A Tale of Two Churches

Omar Aleman, Aleman and Associates

“It was the best of times, it was the worst of times, it was the age of wisdom, it was the age of foolishness.”

The address looked familiar. It was located in the Westchester area of Miami near Florida International University. These were my old stomping grounds, full of friends and acquaintances, where my parents resided. Then I saw the building, and a flood of emotions engulfed me; we were returning to the scene of the crime. 

My friend Steve had invited me on several occasions to join him at Sunday service in the new church he was attending. He marveled at the teaching, the spirituality of the worship and the genuine love of the congregation. So, why not, and thus Julianne and I trekked south in late August of 2021 to join him and his wife at his place of worship. And there was the familiar parking lot, with some of the small potholes still in place, and the building that took me back to the spring of 1984, the place where I accepted Christ as my Lord and Savior. The church looked much the same as the one I had abandoned in late 1997, but it felt different; the Holy Spirit was alive and well here; the crime scene had been wiped clean.

A newly minted Christian

churchThe first months of a newly minted Christian usually are filled with bouts of elation while sharing the newly found faith; not here. My personality called for expression, but my church surroundings screamed composure and social order, more social than order. But I truly enjoyed the congregation, and in due time began to participate in the “studies” and events. The founding pastor perceived leadership qualities in me, and with the passage of time I became a deacon, an elder, the service leader and finally an occasional preacher of the Word. However, what I was preaching to the choir and to the congregation from the standpoint of Jesus the Christ left a lot to be desired, yet it was readily accepted by my brothers and sisters. It did not deviate much from our pastor’s weekly sermon. 

Then the only leader our church had ever known decided to retire. A search committee was subsequently formed, which was comprised of four brothers and me, who was assigned the leadership role. Two main candidates surfaced: a member of the pastoral family and an outsider from a Latin American country. More than half of the congregation leaned towards nepotism while the rest called for change. After months of deliberation and church unrest, the decision was made. I provided the deciding vote, and the war began. The “intruding pastor” from Mexico was totally unacceptable to the parochial majority, and soon thereafter we began to bleed members. When it became unsustainable, I resigned, left the church after 13 years, and settled elsewhere. The church never recovered.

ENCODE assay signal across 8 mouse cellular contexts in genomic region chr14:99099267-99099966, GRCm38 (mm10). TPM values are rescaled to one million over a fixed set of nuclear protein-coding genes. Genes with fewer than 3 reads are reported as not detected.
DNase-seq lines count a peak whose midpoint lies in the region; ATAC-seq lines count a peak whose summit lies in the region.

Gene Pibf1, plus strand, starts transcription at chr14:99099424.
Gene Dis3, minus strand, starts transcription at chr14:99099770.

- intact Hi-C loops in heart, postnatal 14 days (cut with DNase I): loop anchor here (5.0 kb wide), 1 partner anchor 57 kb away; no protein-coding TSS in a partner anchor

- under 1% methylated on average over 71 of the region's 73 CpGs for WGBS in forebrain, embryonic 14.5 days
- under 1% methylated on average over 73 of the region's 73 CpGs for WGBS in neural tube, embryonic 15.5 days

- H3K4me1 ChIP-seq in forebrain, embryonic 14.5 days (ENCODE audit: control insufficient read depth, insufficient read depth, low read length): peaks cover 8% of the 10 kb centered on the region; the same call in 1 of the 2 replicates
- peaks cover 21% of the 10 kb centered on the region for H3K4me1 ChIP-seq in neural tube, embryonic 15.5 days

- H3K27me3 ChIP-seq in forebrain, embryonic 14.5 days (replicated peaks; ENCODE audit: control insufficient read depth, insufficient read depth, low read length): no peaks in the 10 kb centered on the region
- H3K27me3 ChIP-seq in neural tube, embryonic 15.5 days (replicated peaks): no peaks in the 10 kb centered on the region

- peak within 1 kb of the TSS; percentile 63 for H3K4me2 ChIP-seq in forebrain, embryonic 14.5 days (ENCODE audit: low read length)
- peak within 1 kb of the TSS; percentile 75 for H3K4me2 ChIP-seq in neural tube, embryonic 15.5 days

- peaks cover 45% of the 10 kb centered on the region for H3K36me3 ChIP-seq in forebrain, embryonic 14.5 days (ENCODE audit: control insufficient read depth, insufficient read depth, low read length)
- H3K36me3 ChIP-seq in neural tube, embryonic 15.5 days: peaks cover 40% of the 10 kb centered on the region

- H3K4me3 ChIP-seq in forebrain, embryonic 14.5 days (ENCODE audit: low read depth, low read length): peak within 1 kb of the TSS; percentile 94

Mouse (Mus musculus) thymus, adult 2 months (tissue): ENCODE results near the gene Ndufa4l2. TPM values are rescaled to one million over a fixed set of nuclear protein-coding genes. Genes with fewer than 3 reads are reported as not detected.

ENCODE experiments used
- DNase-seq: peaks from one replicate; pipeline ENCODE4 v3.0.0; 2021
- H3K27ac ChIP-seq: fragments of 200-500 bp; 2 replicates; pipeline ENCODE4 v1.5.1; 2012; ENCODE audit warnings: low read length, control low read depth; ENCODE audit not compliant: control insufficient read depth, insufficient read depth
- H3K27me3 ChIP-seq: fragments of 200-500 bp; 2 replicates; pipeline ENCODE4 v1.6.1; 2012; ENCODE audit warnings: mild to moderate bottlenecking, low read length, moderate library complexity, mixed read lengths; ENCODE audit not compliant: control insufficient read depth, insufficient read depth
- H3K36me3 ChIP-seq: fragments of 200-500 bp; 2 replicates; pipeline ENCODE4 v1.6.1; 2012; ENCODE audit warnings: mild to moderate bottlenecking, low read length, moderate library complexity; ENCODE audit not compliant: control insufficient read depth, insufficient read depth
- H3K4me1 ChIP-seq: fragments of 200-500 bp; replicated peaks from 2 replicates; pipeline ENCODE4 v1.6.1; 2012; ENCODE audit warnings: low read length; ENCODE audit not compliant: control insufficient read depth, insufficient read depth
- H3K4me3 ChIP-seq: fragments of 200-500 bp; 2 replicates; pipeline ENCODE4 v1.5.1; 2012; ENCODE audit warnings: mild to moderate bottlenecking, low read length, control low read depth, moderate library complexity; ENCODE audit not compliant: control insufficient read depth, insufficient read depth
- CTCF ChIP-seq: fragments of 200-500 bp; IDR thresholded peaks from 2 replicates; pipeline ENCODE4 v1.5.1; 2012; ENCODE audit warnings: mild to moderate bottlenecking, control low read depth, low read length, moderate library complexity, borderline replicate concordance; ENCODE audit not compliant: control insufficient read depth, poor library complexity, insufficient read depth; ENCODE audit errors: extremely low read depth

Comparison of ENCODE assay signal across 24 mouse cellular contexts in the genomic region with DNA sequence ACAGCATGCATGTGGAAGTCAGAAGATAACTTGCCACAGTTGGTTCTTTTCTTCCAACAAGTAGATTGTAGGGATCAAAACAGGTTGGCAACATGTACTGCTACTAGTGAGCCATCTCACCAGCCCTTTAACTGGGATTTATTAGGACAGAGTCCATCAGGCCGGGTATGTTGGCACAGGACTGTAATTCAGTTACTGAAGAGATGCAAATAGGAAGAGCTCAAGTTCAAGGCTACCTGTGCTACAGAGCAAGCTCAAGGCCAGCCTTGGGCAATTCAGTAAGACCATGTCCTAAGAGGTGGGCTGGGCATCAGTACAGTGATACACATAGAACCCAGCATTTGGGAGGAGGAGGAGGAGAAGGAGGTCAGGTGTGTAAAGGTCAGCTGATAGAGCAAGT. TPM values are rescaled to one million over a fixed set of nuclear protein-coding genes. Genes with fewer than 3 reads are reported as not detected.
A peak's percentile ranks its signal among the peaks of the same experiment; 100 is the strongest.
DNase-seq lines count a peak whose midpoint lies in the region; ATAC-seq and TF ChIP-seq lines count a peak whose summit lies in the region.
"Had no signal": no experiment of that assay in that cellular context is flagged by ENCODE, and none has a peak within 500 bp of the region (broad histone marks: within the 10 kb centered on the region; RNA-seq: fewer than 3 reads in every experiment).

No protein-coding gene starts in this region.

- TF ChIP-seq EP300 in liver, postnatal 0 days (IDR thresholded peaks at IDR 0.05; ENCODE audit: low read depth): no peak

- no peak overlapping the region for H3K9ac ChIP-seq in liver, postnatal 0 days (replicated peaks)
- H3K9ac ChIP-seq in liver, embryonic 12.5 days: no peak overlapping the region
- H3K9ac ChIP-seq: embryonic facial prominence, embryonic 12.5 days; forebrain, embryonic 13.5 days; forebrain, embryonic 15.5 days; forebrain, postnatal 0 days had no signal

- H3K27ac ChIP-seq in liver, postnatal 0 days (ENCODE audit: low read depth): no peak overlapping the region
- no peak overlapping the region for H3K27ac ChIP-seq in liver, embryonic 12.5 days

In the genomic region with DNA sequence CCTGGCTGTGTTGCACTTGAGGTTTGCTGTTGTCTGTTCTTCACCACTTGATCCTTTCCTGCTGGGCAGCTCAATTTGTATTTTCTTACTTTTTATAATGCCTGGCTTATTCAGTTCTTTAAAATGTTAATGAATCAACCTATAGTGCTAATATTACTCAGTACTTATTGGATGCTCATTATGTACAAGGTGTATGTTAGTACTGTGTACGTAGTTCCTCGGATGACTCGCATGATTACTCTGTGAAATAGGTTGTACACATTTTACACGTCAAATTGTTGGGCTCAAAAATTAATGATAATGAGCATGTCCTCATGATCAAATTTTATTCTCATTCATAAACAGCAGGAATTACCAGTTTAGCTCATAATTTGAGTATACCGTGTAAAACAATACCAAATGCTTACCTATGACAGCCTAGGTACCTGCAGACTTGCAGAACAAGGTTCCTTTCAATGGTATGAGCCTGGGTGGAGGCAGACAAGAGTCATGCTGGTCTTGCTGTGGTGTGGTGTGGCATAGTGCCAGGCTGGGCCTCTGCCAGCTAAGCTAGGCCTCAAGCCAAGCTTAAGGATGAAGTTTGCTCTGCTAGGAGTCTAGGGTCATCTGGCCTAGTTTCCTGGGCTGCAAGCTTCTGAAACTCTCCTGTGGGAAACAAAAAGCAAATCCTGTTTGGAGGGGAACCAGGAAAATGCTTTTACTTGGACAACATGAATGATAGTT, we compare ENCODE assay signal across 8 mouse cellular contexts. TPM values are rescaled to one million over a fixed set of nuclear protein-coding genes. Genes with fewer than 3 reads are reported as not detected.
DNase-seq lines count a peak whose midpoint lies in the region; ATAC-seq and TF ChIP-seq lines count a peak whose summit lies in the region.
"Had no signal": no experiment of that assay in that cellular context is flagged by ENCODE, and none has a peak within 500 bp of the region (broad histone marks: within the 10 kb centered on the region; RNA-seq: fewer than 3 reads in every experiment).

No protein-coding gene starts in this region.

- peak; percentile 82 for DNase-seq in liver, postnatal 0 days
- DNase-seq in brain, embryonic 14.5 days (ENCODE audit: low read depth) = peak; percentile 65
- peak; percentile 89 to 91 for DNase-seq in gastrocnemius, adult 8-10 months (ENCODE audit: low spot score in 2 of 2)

Once I ventured out into a new congregational culture, the passion for studying the Bible became a welcomed reality. Success in life is often measured by how quickly we ascertain what we want versus what we don’t, and then putting our analysis into action. I did not want to be a Revelation 3:16 believer any longer, thus my walk with Christ and His church took a turn for the better. Today, our lives are defined by Scripture reading, prayer and worship, all embellished by our church experience.

Why did God bring me back?

But why did God bring me back to where it all began? I surmise that firstly He wanted me to accept responsibility for what had occurred in that building decades ago. I had not come to grips with the fact that my lack of leadership and spiritual maturity greatly impacted the implosion that occurred. I was as much to blame for the “crime” that occurred there as anyone else… mea culpa.

Secondly, He was showing me true redemption. The church’s original name was El Redentor (The Redeemer); spiritual renewal has taken hold of this new congregation and now the old name finally applies; Christ is the centerpiece in this building which now bears a new name. And lastly, He is imparting restoration to my life, tying the loose ends, if you will. As 2nd Corinthians reveals, “Aim for restoration, comfort one another, live in peace.” We have now come full circle, and peace has been restored.

It was the best of times……

For more on Aleman and Associates, visit linkedin.com/in/omar-aleman-387a9015/

Read more articles by Omar Aleman at: goodnewsfl.org/author/omar-aleman/

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